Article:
15:28, 3rd of May, 2016

I am researching further how to integrate lunr.js search library into static website’s build process and its front-end.

It looks to me that none of the sources on the Net are truly explaining how lunr.js works (including lunr.js official documentation). Bloggers below might have implemented the searches on their (static) blogs and written articles about integration, but writeups are unsuitable for audiences who are using different static website engines and/or use different build processes for indexes.

Matthew Daly

http://matthewdaly.co.uk/blog/2015/04/18/how-i-added-search-to-my-site-with-lunr-dot-js/

The problem with Matthew’s write-up is that he uses his own static website generator, and lunr.js indexing is coupled to his article build process. He has the array of blog post objects (it is unclear where does that array come from) which acts like a store for lunr.js. I cannot get that store in the first place!

I am grateful that Matthew took the time to write up the process but I need a different solution.

Katy Decorah

http://katydecorah.com/code/lunr-and-jekyll/

Katy uses Jekyll, but her code is a monolithic chunk where Jekyll and jQuery are coupled together to build the index first, to listen to the user input and to perform searches. I do not like this coupling, and I prefer to build the index separately using my CMS into a JSON file and then use jQuery to reference it.

I am also grateful that Katy took the time to write up the article and even open-source all the code, but I am not using Jekyll, and her solution is coupled with Jekyll too tightly.

Jonas Wagner

https://29a.ch/2014/12/03/full-text-search-example-lunrjs

The article has the most elegant code of all three, but it is same thing — it is not clear where does the articles’ array (store) comes from, and, also, JSON-baking is coupled with index-making.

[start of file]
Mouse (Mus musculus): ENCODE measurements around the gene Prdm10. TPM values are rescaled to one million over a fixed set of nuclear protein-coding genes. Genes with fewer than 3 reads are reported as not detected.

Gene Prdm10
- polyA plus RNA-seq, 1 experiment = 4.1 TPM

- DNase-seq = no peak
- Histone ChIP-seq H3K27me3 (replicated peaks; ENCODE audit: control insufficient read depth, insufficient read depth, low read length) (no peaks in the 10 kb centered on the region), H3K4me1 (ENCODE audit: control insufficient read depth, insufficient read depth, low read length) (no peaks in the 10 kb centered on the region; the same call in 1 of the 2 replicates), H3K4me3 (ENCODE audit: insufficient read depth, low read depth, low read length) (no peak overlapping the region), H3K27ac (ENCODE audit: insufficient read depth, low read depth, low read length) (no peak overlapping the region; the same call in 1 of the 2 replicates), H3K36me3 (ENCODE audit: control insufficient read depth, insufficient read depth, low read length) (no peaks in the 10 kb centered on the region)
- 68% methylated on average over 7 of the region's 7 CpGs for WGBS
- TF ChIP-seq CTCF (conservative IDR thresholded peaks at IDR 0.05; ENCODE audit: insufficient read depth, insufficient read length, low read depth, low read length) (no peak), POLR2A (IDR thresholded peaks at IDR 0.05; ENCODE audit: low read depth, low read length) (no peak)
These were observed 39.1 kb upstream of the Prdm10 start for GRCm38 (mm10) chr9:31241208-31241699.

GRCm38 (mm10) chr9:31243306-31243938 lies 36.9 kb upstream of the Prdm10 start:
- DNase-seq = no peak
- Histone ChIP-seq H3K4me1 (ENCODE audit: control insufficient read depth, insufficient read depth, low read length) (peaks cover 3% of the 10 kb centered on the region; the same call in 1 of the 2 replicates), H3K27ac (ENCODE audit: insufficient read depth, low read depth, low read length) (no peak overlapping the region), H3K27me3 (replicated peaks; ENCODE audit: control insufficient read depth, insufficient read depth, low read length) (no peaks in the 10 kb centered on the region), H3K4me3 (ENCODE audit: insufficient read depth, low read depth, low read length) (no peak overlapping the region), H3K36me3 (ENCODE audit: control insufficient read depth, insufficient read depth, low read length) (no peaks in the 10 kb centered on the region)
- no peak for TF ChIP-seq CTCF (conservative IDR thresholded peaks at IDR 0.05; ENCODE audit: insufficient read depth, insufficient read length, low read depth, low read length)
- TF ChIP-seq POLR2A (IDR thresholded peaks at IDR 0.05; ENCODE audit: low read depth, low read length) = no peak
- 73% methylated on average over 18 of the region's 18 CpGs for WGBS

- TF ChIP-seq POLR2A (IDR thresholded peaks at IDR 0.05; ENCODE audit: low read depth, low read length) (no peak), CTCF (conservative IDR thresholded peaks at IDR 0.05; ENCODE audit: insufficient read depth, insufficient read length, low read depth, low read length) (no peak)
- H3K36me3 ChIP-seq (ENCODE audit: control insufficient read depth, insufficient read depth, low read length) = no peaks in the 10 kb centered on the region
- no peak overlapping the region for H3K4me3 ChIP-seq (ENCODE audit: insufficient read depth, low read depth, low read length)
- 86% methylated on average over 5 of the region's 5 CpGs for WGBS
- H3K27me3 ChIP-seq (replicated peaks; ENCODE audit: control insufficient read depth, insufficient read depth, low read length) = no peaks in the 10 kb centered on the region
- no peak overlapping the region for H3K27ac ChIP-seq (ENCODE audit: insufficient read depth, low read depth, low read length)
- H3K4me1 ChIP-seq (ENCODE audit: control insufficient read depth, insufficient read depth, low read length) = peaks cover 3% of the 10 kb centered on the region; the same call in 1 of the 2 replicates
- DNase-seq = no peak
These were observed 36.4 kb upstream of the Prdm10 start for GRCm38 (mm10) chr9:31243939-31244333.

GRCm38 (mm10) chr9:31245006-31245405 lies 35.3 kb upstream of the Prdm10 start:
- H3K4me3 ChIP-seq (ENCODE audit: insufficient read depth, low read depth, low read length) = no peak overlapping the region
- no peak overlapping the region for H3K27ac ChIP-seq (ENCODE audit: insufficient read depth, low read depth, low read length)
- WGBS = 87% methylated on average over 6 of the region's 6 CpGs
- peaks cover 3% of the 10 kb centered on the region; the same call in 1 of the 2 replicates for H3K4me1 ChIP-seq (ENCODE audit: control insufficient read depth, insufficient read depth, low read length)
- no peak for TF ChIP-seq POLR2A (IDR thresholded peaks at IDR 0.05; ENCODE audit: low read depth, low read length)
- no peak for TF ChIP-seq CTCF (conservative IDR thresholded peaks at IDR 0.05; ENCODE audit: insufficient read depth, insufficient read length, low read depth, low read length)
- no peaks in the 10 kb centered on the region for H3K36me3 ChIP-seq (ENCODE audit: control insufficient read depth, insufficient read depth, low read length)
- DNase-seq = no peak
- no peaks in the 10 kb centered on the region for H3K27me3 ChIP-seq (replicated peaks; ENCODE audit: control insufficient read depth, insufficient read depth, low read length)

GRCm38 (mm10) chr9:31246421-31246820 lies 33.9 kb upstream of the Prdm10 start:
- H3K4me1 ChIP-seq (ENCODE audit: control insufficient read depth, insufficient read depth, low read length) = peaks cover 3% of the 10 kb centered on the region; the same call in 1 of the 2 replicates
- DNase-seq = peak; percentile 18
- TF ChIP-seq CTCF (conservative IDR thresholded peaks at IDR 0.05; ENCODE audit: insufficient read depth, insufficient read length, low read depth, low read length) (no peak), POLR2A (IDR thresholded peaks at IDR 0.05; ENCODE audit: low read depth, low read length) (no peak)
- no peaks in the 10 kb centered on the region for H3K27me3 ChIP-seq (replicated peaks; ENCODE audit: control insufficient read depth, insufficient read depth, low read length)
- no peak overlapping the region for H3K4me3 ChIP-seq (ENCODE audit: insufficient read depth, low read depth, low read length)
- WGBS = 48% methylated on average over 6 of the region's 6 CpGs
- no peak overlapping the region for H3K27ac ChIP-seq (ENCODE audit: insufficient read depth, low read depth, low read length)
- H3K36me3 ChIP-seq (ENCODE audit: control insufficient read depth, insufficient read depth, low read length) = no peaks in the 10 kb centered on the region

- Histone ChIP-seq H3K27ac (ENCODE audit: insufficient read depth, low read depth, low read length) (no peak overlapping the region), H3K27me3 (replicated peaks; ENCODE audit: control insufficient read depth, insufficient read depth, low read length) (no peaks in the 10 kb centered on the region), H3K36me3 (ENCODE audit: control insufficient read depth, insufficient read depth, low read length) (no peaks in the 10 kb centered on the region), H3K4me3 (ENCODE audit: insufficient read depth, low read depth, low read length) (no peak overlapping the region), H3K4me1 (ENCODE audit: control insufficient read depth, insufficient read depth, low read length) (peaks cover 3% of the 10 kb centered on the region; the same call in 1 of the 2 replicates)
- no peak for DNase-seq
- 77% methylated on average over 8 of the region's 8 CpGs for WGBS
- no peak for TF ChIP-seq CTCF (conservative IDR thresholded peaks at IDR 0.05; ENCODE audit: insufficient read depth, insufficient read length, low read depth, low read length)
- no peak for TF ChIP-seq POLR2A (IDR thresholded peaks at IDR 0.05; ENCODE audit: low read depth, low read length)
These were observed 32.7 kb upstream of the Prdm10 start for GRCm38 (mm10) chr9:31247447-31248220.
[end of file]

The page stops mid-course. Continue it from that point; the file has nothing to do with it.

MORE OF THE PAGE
Jonas’ code is super-elegant there’s lots to learn from it. However, it is not the thing I am seeking.

The Plan

My plan is to get Hugo to generate JSON-like HTML page during the build, which I minify and rename into the real JSON file.

Then, on each page, there will be a search-specific JS file which loads that JSON and performs the searches on it and shows the results.

  1. CMS produces combined index and store .JSON file of all website’s contents upon the (Hugo or any other CMS) build.
  2. In production, jQuery loads .JSON file into Lunr.js and queries the index and shows the results querying result Integer coming from index against an array of the store.

There will be no mixing between CMS operations (iteration of articles) and JS (neither jQuery nor Lunr).

Oh, by the way, hugo-lunr library sucks. It generates the lunr.json index with only “uri”, “content” and “tags”. It is enough to build index, but not enough to build store which is queried using search result number. In other words, lunr will spit out only ID’s of the content, and if I use this json from hugo-lunr, it will not be enough to show results properly. The store is the full array that is queried with the search result (which is integer number).

While hugo-lunr uses 3 fields: uri+content+tags, I will generate a full set of 7: url+title+subtitle+section+tags+description+content (including full URL with “http” part, which does change from “http” in development builds to “https” in production builds). I cannot use hugo-lunr because of missing http(s) part — I need the full URL because I am not going to bloat my build process.

Conclusion

I want to separate the Lunr.js index/store build from the search querying/result showing part. Let’s see how it goes.